Address: Ellough Park, Benacre Road, Nr Beccles, Suffolk NR34 7XD
Phone Number: 01502 717 718
Web Site: www.elloughparkraceway.co.uk | www.beccleskartclub.co.uk
Track Length: 800M / 7.5 M wide.
Facilities: Clubhouse, changing rooms, toilets and a burger van.
Weather Forecast: Click here for next 10 days
Ellough Park was first used by Club100 in 2001, and it is now a regular on the Club 100 calendar for both Sprint & Endurance events.
The facilities at Ellough consist of a small clubhouse, a changing/viewing area (combined!) with patio doors facing the track and a burger van that is usually in attendance on race days. There are also toilet facilities that look quite new.
The pits entrance is at the chicane and hence you go straight on instead of negotiating this corner. Once in the pit lane, you turn right (this is a tight turn so beware!) then left onto the dummy grid. The pits exit runs onto the main start/finish straight, to the left of which is the old track surface that can be used if extra room is needed. Care should be taken when leaving the pit leave and drivers are requested to keep to the far left of the circuit to avoid any incidents with those already travelling at full racing speeds!
Unfortunately there are no cut throughs, which is annoying because it would be very easy to make one at the end of the back straight (going straight onto the hairpin), creating an oval for the formation laps. Missing out the final chicane is the only real short -cut and CLUB100 will use this at both the Sprint and Endurance events on the formation laps. With no cut-throughs of any significance, it will be important for drivers to get into position quickly and for the front row drivers to ensure a uniform speed on the approach to the start line.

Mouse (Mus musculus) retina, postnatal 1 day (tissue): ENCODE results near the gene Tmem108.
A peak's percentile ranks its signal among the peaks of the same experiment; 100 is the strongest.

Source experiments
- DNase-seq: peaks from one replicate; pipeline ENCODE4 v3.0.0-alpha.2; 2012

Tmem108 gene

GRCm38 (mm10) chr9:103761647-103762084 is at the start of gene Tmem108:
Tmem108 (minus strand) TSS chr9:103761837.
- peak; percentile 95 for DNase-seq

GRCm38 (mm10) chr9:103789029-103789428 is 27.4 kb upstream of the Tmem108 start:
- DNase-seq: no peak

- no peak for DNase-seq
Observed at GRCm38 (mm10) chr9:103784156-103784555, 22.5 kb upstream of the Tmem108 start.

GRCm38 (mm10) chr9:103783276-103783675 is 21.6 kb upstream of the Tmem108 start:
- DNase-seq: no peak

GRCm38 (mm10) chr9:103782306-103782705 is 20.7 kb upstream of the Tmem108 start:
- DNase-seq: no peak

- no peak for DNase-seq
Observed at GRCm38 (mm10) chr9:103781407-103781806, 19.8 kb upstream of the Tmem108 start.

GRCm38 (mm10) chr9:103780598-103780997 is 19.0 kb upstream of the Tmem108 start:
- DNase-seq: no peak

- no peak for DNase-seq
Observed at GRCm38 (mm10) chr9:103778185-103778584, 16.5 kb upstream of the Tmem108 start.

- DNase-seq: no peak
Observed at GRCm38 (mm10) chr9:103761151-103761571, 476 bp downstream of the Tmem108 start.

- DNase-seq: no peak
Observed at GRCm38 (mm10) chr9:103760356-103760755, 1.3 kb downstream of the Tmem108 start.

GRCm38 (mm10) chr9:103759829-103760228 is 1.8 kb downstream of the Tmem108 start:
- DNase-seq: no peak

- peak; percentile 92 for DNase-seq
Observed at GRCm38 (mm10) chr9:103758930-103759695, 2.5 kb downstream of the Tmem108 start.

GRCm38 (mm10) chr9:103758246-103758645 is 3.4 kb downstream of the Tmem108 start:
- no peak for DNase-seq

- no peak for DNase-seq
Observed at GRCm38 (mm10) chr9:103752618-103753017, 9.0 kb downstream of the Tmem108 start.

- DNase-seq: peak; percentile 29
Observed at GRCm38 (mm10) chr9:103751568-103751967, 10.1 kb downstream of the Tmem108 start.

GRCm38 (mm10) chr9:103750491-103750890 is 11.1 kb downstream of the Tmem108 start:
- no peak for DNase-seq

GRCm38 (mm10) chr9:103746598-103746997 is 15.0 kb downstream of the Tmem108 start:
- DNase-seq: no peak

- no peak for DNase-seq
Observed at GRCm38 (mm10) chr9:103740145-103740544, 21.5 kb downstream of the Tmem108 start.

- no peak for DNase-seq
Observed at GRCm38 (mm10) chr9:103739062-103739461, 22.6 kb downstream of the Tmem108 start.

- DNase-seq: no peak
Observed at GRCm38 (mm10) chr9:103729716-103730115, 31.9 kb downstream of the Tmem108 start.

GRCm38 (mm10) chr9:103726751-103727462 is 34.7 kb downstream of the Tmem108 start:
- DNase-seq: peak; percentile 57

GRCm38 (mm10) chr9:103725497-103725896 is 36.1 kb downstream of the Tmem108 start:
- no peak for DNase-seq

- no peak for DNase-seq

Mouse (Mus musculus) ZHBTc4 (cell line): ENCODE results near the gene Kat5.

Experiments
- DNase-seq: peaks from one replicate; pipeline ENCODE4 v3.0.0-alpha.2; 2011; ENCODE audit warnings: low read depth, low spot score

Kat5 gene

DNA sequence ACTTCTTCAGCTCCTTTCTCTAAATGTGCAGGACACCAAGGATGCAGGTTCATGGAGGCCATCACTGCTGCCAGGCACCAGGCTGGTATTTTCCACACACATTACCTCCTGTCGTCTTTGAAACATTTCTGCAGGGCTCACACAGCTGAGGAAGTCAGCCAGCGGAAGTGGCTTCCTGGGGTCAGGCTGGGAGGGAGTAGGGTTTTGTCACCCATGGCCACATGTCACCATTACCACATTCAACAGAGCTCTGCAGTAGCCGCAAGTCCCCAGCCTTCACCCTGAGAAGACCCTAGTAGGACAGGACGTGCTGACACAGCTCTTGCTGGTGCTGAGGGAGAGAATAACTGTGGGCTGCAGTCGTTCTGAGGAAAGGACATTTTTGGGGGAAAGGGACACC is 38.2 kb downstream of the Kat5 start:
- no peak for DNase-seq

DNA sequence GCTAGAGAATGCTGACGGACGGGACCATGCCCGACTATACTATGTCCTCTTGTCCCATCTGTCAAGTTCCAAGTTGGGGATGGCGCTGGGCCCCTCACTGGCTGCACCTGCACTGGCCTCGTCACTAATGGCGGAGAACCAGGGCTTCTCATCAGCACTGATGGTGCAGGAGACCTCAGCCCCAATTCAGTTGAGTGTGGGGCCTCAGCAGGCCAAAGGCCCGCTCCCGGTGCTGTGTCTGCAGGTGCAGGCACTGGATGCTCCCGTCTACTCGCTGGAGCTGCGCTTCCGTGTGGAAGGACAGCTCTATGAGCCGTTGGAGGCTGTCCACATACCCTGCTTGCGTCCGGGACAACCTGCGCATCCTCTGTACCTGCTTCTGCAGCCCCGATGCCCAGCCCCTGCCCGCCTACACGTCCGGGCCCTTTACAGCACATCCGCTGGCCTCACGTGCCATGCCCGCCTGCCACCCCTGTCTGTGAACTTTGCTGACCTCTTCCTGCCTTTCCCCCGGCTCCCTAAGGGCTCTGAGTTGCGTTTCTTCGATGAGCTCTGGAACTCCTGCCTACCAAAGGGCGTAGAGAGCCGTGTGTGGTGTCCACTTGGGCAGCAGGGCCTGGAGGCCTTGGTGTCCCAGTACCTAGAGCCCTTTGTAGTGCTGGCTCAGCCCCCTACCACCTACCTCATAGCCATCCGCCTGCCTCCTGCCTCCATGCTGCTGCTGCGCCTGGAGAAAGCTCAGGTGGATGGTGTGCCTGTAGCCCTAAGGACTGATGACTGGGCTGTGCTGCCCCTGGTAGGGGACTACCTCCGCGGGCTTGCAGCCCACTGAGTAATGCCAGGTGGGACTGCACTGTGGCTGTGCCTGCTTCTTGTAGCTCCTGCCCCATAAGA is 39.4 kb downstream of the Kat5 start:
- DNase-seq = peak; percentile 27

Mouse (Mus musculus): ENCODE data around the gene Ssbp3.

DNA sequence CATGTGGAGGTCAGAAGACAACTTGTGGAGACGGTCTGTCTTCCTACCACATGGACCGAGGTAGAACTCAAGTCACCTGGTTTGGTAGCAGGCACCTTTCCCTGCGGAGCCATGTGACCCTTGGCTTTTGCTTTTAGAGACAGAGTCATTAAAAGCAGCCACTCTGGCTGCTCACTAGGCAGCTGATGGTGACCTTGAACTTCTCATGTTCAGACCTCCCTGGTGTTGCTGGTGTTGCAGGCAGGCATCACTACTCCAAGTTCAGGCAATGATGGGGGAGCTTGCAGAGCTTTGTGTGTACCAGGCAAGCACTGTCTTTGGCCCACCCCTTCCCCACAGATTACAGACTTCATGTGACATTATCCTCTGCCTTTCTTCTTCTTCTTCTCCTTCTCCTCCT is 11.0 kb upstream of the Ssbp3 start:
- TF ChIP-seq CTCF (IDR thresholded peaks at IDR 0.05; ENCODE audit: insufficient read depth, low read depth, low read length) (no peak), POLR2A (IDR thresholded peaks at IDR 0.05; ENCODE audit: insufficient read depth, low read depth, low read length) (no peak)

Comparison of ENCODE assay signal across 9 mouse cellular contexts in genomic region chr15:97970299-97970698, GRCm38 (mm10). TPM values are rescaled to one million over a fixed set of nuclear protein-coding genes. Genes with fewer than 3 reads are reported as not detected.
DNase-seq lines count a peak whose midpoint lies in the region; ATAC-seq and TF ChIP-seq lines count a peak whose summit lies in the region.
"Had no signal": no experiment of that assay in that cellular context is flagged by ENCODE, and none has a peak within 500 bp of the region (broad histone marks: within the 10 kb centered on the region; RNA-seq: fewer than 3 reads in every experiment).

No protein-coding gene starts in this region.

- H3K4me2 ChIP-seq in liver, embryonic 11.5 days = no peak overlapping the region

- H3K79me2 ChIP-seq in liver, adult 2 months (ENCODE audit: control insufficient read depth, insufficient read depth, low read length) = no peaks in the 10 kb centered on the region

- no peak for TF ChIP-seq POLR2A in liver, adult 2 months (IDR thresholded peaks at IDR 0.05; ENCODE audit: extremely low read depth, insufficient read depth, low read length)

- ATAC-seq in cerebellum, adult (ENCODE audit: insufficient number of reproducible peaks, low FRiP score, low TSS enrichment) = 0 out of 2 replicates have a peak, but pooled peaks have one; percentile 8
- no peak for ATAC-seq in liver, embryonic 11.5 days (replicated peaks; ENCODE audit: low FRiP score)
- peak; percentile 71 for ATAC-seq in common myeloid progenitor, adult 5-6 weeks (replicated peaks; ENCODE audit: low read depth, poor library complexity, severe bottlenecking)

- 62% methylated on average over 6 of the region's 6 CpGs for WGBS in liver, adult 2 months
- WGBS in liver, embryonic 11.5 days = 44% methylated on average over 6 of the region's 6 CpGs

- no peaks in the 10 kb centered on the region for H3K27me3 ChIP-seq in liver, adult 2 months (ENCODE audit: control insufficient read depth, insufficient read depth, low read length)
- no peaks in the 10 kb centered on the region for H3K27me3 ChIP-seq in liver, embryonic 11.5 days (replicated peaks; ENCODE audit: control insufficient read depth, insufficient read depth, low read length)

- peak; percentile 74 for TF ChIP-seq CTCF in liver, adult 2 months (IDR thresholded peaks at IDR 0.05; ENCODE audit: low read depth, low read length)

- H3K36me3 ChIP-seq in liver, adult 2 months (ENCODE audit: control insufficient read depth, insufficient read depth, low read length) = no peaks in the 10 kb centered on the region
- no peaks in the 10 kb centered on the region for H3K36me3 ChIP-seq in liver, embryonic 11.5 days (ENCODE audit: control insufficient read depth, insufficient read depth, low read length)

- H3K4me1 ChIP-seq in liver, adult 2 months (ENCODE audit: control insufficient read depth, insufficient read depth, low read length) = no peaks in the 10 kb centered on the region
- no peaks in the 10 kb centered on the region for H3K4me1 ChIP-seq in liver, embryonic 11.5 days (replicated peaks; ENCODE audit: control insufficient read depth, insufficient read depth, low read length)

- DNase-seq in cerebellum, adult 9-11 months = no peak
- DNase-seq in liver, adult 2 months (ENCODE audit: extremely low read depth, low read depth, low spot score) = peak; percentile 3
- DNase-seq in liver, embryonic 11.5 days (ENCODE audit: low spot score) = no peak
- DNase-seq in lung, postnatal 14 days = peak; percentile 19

A Lap Around Ellough Park (by Francesco Volpe)
Ellough Park Raceway is my local track and one that I love driving, due to the technical demands and close racing that it offers. The circuit has been redeveloped several times over the last few years, with the final section undergoing an overhaul and sizeable extension in 2005/6, and again being modified at the start of 2010. The circuit has no significant gradients to speak of, although the new extension now offers a noticeable undulation in the track surface on the exit of turn 6. The track itself offers plenty of grip and does tend to dry out very quickly after rain. The circuit layout is very technical, with the first part being very fast and flowing, and the latter, new complex offering some slower corners.